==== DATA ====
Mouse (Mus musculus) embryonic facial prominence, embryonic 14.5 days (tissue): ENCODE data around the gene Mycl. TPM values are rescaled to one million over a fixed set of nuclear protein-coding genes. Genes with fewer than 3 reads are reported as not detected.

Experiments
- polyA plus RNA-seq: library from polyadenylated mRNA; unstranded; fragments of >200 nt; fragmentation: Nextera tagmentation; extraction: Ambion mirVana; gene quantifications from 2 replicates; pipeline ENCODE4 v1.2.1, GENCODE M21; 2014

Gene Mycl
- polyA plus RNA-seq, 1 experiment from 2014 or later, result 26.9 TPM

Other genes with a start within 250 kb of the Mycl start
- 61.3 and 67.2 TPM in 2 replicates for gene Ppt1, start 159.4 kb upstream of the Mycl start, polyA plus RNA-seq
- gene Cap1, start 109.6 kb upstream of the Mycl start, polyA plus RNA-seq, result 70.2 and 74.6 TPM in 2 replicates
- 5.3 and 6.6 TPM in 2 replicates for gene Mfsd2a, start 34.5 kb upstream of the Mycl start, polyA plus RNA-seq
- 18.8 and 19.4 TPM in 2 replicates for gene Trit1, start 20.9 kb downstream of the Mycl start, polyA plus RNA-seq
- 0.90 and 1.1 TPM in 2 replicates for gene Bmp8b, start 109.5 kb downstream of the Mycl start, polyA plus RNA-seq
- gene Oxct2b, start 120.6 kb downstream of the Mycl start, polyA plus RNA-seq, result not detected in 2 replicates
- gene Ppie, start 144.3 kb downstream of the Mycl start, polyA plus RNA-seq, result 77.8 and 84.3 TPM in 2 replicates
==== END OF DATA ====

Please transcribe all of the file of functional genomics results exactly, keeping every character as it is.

Mouse (Mus musculus) embryonic facial prominence, embryonic 14.5 days (tissue): ENCODE data around the gene Mycl. TPM values are rescaled to one million over a fixed set of nuclear protein-coding genes. Genes with fewer than 3 reads are reported as not detected.

Experiments
- polyA plus RNA-seq: library from polyadenylated mRNA; unstranded; fragments of >200 nt; fragmentation: Nextera tagmentation; extraction: Ambion mirVana; gene quantifications from 2 replicates; pipeline ENCODE4 v1.2.1, GENCODE M21; 2014

Gene Mycl
- polyA plus RNA-seq, 1 experiment from 2014 or later, result 26.9 TPM

Other genes with a start within 250 kb of the Mycl start
- 61.3 and 67.2 TPM in 2 replicates for gene Ppt1, start 159.4 kb upstream of the Mycl start, polyA plus RNA-seq
- gene Cap1, start 109.6 kb upstream of the Mycl start, polyA plus RNA-seq, result 70.2 and 74.6 TPM in 2 replicates
- 5.3 and 6.6 TPM in 2 replicates for gene Mfsd2a, start 34.5 kb upstream of the Mycl start, polyA plus RNA-seq
- 18.8 and 19.4 TPM in 2 replicates for gene Trit1, start 20.9 kb downstream of the Mycl start, polyA plus RNA-seq
- 0.90 and 1.1 TPM in 2 replicates for gene Bmp8b, start 109.5 kb downstream of the Mycl start, polyA plus RNA-seq
- gene Oxct2b, start 120.6 kb downstream of the Mycl start, polyA plus RNA-seq, result not detected in 2 replicates
- gene Ppie, start 144.3 kb downstream of the Mycl start, polyA plus RNA-seq, result 77.8 and 84.3 TPM in 2 replicates